Lack of planning irks PFL opponents and North Fremantle residents


Residents (l-r) Michelle MacGill, Ann Forma and Gerard MacGill want details of the PFL’s last stage.
Residents (l-r) Michelle MacGill, Ann Forma and Gerard MacGill want details of the PFL’s last stage.

TRANSPORT Minister Dean Nalder has indicated it will be 10 years before a single new intersection comprising the last stage of the Perth Freight Link (PFL) across the Swan River into Premier Colin Barnett’s Cottesloe electorate at North Fremantle is needed.

“Main Roads have done modelling which indicates with small capital costs at the Canning Highway and Stirling Highway intersection that work will not be required until 2026,” Mr Nalder said in response to Western Suburbs Weekly questions about funding and planning for the PFL over the river, through North Fremantle and to Fremantle Port.

PFL support was bolstered last week when Prime Minister Malcolm Turnbull announced $260 million for a proposed 3km, $325m tunnel from Hilton to East Fremantle, 1km south of the river, to avoid a highly opposed overground route for the 16km PFL.

After National Party opposition stalled the proposed $2 billion sale of the port, the PFL will now cost about $1.9 billion to cut several minutes from the time to truck a container to a Forrestfield train terminal,

Rethink the Link spokeswoman Kim Dravnieks said a tunnel remained uncertain because it could need a Metropolitan Regional Scheme amendment in Parliament, and Fremantle Mayor Brad Pettit said it did not solve the “main problem” of truck congestion after they emerged in East Fremantle.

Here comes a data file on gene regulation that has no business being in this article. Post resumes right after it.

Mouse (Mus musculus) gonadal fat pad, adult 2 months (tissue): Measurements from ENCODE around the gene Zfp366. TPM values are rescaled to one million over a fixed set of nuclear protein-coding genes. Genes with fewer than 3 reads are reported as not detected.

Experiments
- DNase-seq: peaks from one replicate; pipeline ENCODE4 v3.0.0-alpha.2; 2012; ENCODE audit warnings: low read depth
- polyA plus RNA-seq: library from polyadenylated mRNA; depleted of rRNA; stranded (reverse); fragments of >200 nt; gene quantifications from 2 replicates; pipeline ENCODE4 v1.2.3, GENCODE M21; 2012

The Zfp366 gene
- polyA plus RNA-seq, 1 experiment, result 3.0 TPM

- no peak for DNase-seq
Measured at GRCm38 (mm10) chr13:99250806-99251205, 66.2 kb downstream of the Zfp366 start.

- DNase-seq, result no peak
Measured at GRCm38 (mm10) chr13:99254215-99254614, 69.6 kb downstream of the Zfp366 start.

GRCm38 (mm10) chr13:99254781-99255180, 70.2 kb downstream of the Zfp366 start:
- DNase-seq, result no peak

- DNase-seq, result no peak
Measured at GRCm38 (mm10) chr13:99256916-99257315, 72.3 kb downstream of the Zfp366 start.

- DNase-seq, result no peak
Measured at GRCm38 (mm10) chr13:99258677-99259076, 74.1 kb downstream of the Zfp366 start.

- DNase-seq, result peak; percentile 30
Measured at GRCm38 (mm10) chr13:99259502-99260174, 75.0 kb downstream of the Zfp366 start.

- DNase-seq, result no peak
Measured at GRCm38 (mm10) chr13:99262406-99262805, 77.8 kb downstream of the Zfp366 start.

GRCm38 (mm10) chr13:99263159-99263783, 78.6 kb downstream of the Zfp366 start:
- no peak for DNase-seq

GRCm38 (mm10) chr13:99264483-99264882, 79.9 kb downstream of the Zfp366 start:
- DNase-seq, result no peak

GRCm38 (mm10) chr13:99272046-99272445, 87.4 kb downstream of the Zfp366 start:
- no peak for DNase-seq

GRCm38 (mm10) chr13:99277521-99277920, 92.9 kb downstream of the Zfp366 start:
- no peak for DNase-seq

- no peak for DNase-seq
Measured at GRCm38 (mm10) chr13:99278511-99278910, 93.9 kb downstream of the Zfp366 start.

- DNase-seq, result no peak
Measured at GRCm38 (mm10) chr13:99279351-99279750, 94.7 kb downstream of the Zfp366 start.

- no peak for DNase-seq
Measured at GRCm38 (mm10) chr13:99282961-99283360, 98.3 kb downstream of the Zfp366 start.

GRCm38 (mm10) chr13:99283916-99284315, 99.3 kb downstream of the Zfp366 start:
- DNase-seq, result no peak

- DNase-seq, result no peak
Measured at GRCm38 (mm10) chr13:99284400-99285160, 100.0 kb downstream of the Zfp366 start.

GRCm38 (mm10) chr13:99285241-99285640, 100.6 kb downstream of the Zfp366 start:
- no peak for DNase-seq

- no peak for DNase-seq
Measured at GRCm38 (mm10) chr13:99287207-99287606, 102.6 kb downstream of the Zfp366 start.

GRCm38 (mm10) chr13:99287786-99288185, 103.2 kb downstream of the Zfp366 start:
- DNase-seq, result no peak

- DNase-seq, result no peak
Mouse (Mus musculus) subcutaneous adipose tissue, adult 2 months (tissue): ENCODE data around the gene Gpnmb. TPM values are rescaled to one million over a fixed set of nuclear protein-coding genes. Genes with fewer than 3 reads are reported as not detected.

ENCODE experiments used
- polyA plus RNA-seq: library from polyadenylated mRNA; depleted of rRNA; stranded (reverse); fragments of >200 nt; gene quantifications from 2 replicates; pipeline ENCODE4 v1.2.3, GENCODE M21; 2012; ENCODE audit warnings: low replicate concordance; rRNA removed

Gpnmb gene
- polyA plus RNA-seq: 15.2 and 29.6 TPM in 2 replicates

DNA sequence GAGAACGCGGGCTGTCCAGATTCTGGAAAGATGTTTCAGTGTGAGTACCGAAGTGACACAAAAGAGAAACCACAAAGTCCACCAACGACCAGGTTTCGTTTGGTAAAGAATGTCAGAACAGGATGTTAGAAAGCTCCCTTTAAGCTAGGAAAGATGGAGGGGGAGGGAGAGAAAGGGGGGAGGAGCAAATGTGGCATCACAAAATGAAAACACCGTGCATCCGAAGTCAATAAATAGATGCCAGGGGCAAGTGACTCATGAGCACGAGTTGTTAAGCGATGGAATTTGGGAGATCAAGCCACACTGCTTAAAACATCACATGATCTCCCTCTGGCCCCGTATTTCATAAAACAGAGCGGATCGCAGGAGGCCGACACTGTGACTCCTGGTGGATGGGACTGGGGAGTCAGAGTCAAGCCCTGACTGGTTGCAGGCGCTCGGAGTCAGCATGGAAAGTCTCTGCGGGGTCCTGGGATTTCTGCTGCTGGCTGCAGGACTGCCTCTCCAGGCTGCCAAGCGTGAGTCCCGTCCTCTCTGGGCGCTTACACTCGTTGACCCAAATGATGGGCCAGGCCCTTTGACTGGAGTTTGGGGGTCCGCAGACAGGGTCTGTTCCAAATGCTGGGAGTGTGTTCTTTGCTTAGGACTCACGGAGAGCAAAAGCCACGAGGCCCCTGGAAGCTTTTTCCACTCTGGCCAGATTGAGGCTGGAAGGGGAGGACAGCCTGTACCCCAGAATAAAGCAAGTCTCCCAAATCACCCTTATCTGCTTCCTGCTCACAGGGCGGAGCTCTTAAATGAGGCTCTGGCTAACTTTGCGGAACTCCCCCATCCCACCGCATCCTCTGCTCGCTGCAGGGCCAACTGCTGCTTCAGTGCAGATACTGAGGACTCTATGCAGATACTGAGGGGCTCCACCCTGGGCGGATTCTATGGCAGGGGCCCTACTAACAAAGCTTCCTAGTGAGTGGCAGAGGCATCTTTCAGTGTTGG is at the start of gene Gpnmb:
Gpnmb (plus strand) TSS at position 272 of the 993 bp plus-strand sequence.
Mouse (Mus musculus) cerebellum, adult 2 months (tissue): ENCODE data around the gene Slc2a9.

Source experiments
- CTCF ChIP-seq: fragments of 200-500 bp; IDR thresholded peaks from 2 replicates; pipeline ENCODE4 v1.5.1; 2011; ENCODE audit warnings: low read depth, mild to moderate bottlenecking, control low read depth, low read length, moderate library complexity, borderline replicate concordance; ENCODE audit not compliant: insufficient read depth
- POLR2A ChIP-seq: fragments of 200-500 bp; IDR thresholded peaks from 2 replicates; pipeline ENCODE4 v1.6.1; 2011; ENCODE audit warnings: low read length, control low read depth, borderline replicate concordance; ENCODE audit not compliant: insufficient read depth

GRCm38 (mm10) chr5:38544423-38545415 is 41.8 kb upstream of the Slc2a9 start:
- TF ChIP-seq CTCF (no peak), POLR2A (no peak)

Mr Nalder said modifying the Stirling-Canning highways intersection would manage tunnel traffic over Stirling Bridge, and tunnel details would be provided in community consultation in “coming weeks and months”.

However, there being no details about the PFL’s final stage annoyed some North Fremantle residents.

“If they are not doing anything for 10 years they’re not actually improving truck access to the port because this is a choke point, so they’d better get off their arses and do something about starting to build a new outer harbour in Kwinana,” North Fremantle Residents Association convenor Gerard MacGill said.

Mr MacGill said voters deserved answers about the third stage before the 2017 State Election because it was also planned to realign the southern end of Curtin Avenue from Cottesloe by 2018, leaving North Fremantle potentially “imprisoned” between truck routes.

Resident Ann Forma said 30 years of “hard work” creating North Fremantle’s heritage centre was now “seriously jeopardised”.